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1/2 inch and 1/4 inch collet?

This is a discussion on 1/2 inch and 1/4 inch collet? within the General Routing forums, part of the Routers category; I just ordered my first router. The Hitachi KM12VC to be exact. After reading a ...


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Old 01-21-2012, 01:52 PM   #1 (permalink)
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Default 1/2 inch and 1/4 inch collet?
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I just ordered my first router. The Hitachi KM12VC to be exact. After reading a few reviews here and other places I decided on that one. I'm assuming the 1/2 inch collet is a bit more sturdy and can handle a bit more than the 1/4 inch (I'm sure I'm not saying that exactly right). So my question is what is the advantage of the 1/4 inch collet and why do router manufacturers make them? Is it just to be more flexiable for users who already have 1/4 shank bits?

Perhaps the better question is what are the pros and cons of both size collets?

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Old 01-21-2012, 01:58 PM   #2 (permalink)
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Hi Greg.
Bits with a 1/2" shank are stronger & provide less vibration. Larger profiles are also found with the 1/2" shank. You will find smaller profiles have a 1/4" shank. If I have the same profile available in both sizes I will get the 1/2". After awhile you will have bits with both sizes in your collection & each being the perfect size for the job.

If you were to want to make miniature dove tails with a jig, you will need a bit with a 1/4" shank as the 1/2" shank would be to large the fit thru the tails of the joint. The router you are getting will be able to handle any bit you need to use at the time.

I use an 1/8" roundover frequently & have one set up in a trim router with a 1/4" collet at all times. It's light & easy to handle.
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Old 01-21-2012, 02:28 PM   #3 (permalink)
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1/2 shank bits whenever possible, that way I don't have to swap collets very often.
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Old 01-21-2012, 02:39 PM   #4 (permalink)
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Hi Greg

The short is you need both you may not know it now but in time you will many start off with a set of 1/4" shanks router bits and the Mfg. know that..but you will move up to 1/2" shank bits in time like most do..

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Originally Posted by JohnsoGreg2012 View Post
I just ordered my first router. The Hitachi KM12VC to be exact. After reading a few reviews here and other places I decided on that one. I'm assuming the 1/2 inch collet is a bit more sturdy and can handle a bit more than the 1/4 inch (I'm sure I'm not saying that exactly right). So my question is what is the advantage of the 1/4 inch collet and why do router manufacturers make them? Is it just to be more flexiable for users who already have 1/4 shank bits?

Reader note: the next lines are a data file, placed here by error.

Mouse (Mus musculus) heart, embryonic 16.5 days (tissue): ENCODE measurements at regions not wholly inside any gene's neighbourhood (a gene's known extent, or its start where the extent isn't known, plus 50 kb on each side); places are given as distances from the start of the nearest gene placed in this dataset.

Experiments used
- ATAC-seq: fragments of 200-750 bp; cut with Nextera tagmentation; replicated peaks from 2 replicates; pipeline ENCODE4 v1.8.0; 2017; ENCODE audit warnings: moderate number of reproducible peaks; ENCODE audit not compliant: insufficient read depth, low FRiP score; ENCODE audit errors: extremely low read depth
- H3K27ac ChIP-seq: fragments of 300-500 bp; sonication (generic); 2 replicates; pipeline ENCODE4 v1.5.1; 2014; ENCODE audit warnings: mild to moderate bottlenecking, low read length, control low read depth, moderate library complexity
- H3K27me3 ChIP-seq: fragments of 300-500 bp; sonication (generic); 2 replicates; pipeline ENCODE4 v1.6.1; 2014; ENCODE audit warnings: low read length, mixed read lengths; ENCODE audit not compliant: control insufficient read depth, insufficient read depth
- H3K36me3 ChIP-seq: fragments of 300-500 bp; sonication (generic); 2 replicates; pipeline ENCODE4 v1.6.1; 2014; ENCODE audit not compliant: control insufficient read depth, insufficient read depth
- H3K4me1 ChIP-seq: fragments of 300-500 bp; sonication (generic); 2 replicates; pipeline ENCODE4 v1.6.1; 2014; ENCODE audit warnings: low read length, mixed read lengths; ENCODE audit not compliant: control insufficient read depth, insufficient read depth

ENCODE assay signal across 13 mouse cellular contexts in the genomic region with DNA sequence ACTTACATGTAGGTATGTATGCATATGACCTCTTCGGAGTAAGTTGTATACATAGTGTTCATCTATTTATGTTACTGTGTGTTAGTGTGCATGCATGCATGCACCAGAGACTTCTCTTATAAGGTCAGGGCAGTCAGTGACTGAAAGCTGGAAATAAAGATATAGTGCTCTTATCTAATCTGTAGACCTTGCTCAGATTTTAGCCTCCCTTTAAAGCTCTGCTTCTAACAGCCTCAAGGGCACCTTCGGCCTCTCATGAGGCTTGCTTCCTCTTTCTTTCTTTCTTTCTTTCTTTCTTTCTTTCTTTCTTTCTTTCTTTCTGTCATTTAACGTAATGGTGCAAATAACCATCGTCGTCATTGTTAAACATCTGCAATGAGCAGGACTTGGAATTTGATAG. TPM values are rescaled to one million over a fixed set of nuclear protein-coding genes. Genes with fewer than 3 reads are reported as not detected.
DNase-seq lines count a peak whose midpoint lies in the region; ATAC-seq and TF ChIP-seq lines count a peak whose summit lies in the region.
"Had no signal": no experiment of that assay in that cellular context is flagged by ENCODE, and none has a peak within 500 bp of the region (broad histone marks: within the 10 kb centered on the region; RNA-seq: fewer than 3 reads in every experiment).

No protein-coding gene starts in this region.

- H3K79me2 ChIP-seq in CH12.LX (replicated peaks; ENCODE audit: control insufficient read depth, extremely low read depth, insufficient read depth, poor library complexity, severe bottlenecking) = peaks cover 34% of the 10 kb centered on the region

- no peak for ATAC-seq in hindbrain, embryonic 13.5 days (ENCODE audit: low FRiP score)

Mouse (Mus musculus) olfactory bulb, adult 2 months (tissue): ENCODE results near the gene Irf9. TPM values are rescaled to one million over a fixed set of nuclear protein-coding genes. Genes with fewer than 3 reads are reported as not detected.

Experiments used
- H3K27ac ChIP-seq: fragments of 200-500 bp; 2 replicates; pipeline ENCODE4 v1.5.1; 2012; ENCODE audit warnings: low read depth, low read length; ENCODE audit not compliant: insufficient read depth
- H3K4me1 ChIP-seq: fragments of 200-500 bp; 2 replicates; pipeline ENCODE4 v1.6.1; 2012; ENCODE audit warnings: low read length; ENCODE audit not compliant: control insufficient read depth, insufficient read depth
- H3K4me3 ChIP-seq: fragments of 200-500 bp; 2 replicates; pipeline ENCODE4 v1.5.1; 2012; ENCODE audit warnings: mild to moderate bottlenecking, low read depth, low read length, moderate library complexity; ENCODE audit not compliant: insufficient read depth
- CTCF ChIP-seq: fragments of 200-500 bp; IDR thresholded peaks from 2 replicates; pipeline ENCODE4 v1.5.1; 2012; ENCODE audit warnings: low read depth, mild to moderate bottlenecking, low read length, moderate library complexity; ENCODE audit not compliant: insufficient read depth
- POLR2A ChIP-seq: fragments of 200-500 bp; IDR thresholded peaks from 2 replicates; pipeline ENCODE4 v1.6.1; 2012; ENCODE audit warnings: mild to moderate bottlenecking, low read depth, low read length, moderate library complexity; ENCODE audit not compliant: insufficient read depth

Perhaps the better question is what are the pros and cons of both size collets?
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Old 01-21-2012, 04:10 PM   #5 (permalink)
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Quote:
Originally Posted by JohnsoGreg2012 View Post
I just ordered my first router. The Hitachi KM12VC to be exact. After reading a few reviews here and other places I decided on that one. I'm assuming the 1/2 inch collet is a bit more sturdy and can handle a bit more than the 1/4 inch (I'm sure I'm not saying that exactly right). So my question is what is the advantage of the 1/4 inch collet and why do router manufacturers make them? Is it just to be more flexiable for users who already have 1/4 shank bits?

Perhaps the better question is what are the pros and cons of both size collets?
Hi Gregg - I'm sure you will like that M12VC
As has been pointed out, you will end up with both. IMO, there is no reason to use a 1/2" shank for bits with a cutting diameter of 3/8" or less, shank just gets in the way of being able to see the cut. Conversely, I don't run 1/4" shanks on anything with a cutting diameter greater than 3/4" except for some small roundovers. Anything in between, I have some of both.
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Old 01-21-2012, 07:51 PM   #6 (permalink)
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Different sizes are for different applications as stated above. When you get your trim router you'll have the 1/4 inch bits for light, detail, or inlay work.
Have fun on your projects!
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Old 01-22-2012, 12:45 AM   #7 (permalink)
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Thanks for the replies. I figured it was somewhat of a common question but a good bit of information to have. I also ordered a MLCS router bit set...1/2 inch shanks. Figured that would truly get me started. I plan on building a simple workbench first, then router table, then a few simple home projects, and eventually a new dining room table (at least that is what my wife wants). So I'll try to post pictures along the way.
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